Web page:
Do Trees Really Talk? Unraveling the Myths of Fungal Communication
Can trees communicate with each other through an intricate network of underground fungi? A new study challenges the widely held belief that trees exchange nutrients and information through a “wooden web” beneath the forest floor.
The Origins of the Communication Theory
The concept of fungal communication, involving an underground network of fungal threads carrying nutrients and information, emerged in the late 1990s. Researchers found that sugars and nutrients could flow between trees, and some traced fungi from one tree’s roots to another, suggesting potential communication channels.
Understanding the Fungi-Tree Relationship
Fungi, including molds and yeasts, cannot produce their own food through photosynthesis. Instead, they form a symbiotic relationship with trees and other plants, exchanging nutrients and water for food products. This led to the idea of a “wooden web” connecting tree roots, but the scientific evidence for this concept remains unproven.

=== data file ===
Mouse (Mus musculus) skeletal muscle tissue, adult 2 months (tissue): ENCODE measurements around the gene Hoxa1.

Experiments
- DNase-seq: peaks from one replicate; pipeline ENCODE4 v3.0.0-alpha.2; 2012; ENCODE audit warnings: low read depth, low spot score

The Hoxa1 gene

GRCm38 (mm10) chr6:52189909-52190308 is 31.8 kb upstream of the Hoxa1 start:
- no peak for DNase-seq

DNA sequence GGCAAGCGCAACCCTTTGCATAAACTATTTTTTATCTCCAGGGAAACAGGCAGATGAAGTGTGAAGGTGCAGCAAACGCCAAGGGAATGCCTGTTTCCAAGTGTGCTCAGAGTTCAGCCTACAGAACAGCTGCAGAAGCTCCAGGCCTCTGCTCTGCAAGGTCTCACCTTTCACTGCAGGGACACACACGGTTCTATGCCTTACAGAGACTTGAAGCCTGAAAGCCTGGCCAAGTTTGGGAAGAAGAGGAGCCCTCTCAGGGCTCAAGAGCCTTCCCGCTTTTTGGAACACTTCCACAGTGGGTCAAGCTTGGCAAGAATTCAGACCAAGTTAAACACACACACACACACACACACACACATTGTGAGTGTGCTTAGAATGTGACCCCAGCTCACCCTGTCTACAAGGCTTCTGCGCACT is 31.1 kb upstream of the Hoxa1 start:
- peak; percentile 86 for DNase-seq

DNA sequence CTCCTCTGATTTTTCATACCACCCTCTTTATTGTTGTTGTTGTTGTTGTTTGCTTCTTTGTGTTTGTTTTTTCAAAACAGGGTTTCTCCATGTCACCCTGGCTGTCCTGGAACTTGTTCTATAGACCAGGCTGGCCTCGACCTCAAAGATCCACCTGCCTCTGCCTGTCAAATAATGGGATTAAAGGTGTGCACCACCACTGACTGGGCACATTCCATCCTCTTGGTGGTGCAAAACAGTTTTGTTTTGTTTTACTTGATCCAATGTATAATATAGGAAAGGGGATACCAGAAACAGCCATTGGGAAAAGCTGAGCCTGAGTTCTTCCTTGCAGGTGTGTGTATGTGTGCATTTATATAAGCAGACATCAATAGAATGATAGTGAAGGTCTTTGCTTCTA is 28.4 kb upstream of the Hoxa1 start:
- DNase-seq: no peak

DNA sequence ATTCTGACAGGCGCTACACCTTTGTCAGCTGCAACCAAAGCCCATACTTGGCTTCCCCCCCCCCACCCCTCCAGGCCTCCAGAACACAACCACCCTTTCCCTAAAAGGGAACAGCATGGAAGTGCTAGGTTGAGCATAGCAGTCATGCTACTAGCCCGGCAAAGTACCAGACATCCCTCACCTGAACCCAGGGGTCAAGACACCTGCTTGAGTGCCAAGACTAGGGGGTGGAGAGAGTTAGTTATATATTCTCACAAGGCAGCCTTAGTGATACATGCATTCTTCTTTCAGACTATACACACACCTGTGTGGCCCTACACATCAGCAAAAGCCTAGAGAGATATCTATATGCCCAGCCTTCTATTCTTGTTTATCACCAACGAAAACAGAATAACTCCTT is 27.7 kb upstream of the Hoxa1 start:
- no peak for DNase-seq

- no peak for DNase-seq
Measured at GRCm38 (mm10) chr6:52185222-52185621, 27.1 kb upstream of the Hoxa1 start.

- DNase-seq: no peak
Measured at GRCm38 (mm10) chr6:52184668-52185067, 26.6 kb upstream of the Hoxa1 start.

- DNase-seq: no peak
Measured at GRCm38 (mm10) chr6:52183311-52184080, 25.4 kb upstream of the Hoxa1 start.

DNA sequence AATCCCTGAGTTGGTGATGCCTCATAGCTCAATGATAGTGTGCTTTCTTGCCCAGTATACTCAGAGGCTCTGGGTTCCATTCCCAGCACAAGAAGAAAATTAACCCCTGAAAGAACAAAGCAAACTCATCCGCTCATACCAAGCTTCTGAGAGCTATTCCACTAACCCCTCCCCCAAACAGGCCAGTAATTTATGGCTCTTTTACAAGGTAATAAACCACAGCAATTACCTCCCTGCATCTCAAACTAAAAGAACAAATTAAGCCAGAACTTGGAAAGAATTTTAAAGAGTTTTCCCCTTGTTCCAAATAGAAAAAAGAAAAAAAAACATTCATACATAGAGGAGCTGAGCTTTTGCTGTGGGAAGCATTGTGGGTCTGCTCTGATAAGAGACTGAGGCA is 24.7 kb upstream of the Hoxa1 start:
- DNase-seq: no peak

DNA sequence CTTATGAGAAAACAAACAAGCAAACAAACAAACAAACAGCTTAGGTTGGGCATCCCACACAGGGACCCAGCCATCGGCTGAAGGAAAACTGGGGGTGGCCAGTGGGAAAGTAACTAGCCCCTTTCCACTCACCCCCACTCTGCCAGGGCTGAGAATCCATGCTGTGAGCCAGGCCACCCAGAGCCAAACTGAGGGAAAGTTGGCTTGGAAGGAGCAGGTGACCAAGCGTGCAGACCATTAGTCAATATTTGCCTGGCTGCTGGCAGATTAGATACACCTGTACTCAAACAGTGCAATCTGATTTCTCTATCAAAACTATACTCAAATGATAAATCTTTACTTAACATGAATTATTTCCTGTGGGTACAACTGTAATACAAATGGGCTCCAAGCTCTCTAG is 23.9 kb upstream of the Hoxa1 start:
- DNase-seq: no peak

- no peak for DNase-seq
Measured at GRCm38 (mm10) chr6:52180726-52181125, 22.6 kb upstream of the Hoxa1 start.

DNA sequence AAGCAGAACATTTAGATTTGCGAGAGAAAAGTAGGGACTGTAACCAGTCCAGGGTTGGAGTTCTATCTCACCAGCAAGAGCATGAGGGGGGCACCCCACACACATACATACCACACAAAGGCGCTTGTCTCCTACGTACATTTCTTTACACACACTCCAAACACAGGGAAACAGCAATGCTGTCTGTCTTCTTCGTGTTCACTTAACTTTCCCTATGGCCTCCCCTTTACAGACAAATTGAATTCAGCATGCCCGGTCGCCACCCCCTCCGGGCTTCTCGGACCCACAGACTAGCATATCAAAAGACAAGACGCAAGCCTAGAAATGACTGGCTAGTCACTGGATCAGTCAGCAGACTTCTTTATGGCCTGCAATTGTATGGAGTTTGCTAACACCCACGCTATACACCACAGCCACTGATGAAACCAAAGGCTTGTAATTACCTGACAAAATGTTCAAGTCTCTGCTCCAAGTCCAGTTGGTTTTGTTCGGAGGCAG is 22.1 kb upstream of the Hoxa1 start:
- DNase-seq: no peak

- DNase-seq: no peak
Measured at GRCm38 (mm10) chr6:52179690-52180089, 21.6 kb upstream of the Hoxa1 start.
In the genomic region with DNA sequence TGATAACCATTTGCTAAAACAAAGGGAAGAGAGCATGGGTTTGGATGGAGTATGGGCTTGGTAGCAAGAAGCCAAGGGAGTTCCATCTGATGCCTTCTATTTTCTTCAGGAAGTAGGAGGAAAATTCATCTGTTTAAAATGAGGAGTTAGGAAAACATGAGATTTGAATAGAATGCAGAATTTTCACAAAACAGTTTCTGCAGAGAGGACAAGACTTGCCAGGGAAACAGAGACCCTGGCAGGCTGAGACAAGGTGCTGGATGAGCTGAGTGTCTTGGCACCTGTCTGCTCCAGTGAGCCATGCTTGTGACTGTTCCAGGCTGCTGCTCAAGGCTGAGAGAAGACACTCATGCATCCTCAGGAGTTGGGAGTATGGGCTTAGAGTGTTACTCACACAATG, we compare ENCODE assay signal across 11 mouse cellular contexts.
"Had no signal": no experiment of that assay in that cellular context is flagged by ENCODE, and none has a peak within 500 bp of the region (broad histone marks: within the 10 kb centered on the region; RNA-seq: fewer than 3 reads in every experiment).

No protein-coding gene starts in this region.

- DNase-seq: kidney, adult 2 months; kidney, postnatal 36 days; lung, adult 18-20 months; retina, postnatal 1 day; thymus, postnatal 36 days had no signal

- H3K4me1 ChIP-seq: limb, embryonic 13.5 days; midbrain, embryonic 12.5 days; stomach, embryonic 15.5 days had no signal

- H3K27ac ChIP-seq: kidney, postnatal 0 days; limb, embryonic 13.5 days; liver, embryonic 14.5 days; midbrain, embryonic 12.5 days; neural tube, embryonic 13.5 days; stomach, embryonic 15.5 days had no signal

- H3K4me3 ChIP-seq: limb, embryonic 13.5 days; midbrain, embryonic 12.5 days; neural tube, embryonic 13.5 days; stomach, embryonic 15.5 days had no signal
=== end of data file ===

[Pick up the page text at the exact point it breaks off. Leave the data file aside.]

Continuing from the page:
Challenging the Mycorrhizal Network Theory
A team of researchers from the University of Alberta, the University of British Columbia, and the University of Mississippi analyzed over 1,500 scientific articles on common mycorrhizal networks (CMNs) that link the roots of multiple plants. Publishing their findings in Nature Ecology & Evolution, they questioned three popular claims about CMNs’ abilities.
Biologist Justine Karst explains that while CMN research has generated interest in forest fungi, many popular ideas are not backed by solid science.
The Problem with Unsupported Claims
The researchers found that unsupported claims about fungal networks’ benefits have doubled in the past 25 years. Their analysis revealed that there is almost equal evidence for CMNs helping, harming, or having no effect on seedlings.
The scientists acknowledge that some of these unsupported claims come from their own previous publications, noting that such unsubstantiated assertions can distort the public’s understanding of CMNs and affect forest management decisions.
The Importance of Accurate Information
Distorting the science behind CMNs can lead to misguided forest management practices and erode public trust in science, warns Karst. Only five studies have been conducted in two types of forests, covering just two of the estimated 73,300 tree species worldwide. Additionally, these studies cannot prove the permanence of fungal connections.
As researchers continue to investigate the complex relationship between trees and fungi, a clearer understanding of the reality behind the “wooden web” will emerge.
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